“We obviously can’t solve this problem [of greenhouse gases] in the U.S. alone. We are very aware of that.” The Sierra Club sees much hope in global negotiations.
GHUB: Please discuss the Sierra Club relationship with natural gas.
Nilles: If you asked us five years ago what you think of gas, no one thought it was growing in the United States for economic reasons. “It was sort of a non-issue in 2008 and 2009.” That changed with increased gas production.
“The more we learn about emissions of natural gas” in drilling, pipeline transmission leaks and combustion, the more concerns are evident.
We want to go to clean energy and efficiency “as fast as we can.” Not be locked into a natural gas infrastructure for the next 40 to 50 years. The Sierra Club wants to be carbon-free by 2030 and “that means no coal and no gas.”
Sierra Club members “are not big fans of” running combined-cycle gas plants dramatically more than they are now. That’s one of the building blocks of the EPA CO2 plan.
GHUB: While gas is a fossil fuel, nuclear power is often described as carbon-free. Please talk about your views on nuclear energy.
Nilles: “Nuclear has a host of challenges. It’s very expensive.”
In addition to nuclear waste and proliferation risks associated with nuclear energy, a nuclear plant is “actually sort of a real clunker on the grid.”
“It is increasingly ill-suited in a modern flexible grid” to back up intermittent wind and solar.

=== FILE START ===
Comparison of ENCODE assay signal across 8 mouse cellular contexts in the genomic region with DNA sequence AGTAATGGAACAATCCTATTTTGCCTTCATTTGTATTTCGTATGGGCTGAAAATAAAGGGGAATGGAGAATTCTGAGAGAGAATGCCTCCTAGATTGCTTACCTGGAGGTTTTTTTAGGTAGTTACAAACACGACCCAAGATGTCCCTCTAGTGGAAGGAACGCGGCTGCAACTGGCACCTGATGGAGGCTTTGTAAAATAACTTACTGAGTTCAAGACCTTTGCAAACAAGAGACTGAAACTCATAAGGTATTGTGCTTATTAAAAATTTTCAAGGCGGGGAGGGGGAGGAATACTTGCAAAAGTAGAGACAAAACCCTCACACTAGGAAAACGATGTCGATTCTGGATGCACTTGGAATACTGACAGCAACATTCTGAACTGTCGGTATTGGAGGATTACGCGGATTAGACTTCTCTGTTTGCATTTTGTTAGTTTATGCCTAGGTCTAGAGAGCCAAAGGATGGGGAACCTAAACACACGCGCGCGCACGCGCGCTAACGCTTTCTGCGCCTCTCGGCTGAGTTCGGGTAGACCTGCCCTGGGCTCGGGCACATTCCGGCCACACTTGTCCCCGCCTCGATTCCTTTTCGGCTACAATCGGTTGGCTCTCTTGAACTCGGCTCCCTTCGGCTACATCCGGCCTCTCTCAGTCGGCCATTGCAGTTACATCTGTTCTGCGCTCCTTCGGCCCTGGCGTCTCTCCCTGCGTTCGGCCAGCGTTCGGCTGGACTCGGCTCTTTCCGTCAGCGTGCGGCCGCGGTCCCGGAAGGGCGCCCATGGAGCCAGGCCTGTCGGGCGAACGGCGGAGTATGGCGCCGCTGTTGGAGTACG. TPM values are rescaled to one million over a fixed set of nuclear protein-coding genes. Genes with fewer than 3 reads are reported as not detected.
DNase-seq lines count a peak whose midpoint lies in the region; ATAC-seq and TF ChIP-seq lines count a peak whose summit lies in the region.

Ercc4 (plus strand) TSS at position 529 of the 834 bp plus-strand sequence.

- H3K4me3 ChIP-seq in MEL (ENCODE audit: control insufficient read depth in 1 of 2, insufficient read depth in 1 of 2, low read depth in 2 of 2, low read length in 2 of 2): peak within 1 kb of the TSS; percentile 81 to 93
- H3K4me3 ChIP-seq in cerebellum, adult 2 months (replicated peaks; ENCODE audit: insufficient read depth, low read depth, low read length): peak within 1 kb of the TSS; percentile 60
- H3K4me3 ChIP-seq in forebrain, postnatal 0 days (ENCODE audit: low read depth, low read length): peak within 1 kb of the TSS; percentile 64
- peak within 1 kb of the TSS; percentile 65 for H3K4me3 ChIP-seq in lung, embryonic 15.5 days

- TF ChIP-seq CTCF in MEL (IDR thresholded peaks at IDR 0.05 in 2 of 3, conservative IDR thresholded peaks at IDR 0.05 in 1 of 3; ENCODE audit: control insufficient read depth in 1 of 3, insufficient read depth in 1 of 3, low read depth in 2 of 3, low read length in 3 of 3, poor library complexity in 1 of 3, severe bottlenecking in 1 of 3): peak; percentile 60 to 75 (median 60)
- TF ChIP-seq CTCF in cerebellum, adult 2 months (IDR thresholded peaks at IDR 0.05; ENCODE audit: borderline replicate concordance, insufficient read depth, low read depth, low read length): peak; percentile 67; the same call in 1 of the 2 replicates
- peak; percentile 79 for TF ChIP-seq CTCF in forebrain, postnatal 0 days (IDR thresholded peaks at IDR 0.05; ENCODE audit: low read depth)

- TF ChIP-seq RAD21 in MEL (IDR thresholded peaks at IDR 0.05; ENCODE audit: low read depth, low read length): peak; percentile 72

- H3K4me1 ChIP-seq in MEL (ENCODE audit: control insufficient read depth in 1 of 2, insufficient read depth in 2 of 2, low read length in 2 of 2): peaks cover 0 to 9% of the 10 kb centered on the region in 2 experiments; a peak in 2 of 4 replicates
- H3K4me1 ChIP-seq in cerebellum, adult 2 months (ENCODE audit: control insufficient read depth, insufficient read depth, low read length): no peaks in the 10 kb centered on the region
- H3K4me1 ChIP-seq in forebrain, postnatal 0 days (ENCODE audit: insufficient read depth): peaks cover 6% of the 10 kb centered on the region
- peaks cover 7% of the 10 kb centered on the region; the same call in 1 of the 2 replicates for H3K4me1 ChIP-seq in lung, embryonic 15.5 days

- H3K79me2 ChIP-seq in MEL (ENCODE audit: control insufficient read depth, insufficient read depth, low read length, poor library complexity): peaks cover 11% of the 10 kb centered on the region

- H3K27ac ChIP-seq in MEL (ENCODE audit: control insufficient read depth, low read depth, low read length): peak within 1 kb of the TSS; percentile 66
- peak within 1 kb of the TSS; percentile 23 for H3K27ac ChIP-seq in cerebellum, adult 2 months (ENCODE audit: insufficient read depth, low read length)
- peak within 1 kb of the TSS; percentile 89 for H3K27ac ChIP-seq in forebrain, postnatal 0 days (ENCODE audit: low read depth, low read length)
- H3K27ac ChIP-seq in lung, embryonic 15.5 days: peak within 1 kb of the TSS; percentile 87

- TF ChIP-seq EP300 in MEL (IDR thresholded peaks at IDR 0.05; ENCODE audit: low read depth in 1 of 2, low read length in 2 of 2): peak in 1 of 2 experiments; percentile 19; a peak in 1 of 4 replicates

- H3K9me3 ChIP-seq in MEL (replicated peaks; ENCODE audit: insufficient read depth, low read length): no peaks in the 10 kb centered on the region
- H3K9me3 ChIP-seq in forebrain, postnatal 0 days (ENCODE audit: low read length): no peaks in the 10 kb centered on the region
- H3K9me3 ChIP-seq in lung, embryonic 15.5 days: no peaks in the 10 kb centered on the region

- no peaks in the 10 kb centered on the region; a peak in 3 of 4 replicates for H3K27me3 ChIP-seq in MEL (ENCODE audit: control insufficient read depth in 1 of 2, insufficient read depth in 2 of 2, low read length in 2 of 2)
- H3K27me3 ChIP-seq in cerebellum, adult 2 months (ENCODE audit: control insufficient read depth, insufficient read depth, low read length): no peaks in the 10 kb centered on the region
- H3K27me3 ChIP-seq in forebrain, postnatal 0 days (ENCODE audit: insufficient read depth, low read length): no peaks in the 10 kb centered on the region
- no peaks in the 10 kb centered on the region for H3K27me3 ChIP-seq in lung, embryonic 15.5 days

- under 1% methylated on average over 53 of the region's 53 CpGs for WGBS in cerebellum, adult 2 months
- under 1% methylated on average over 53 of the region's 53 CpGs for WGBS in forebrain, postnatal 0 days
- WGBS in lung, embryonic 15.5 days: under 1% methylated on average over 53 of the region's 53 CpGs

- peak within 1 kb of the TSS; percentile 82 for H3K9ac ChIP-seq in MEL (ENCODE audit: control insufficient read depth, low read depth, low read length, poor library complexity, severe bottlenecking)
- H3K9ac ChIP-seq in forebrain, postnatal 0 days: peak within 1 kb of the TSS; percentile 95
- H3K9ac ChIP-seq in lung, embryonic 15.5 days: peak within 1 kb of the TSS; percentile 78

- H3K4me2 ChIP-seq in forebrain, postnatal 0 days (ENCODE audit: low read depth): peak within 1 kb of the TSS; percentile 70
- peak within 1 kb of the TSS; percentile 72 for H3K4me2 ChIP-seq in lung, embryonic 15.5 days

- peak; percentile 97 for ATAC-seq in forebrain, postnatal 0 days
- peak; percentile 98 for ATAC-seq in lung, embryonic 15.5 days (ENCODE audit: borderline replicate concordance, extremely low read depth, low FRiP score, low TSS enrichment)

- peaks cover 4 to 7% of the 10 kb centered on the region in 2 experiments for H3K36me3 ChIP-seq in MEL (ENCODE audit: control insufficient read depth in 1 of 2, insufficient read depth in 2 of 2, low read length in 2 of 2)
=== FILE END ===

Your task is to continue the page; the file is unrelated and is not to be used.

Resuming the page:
GHUB: In the future, what can back up wind and solar?
Nilles: There is a variety of clean power and energy storage options, including batteries, which are being deployed. California is putting together some interesting projects, including “old school” options like pumped storage.
GHUB: Is there enough time for new technology to mature if most conventional power plants are retired?
Nilles: “Our goal is to have all the coal and gas offline by 2030. We recognize that is a big ‘stretch goal.’ I’m mindful of that.” A few years after that the Sierra Club would like to see remaining nuclear power plants phased out.
“We are not going to shut these things down tomorrow … We need to do this transition in an orderly way.” The Sierra Club recognizes that power plant retirements involve “real workers” in real communities.
The pending transition toward retirement of the Centralia coal plant in the state of Washington is an example of an orderly process to blunt the impact on displaced workers. A similar approach is needed for nuclear power.
Meanwhile, rapid development of cleaner energy generation must continue.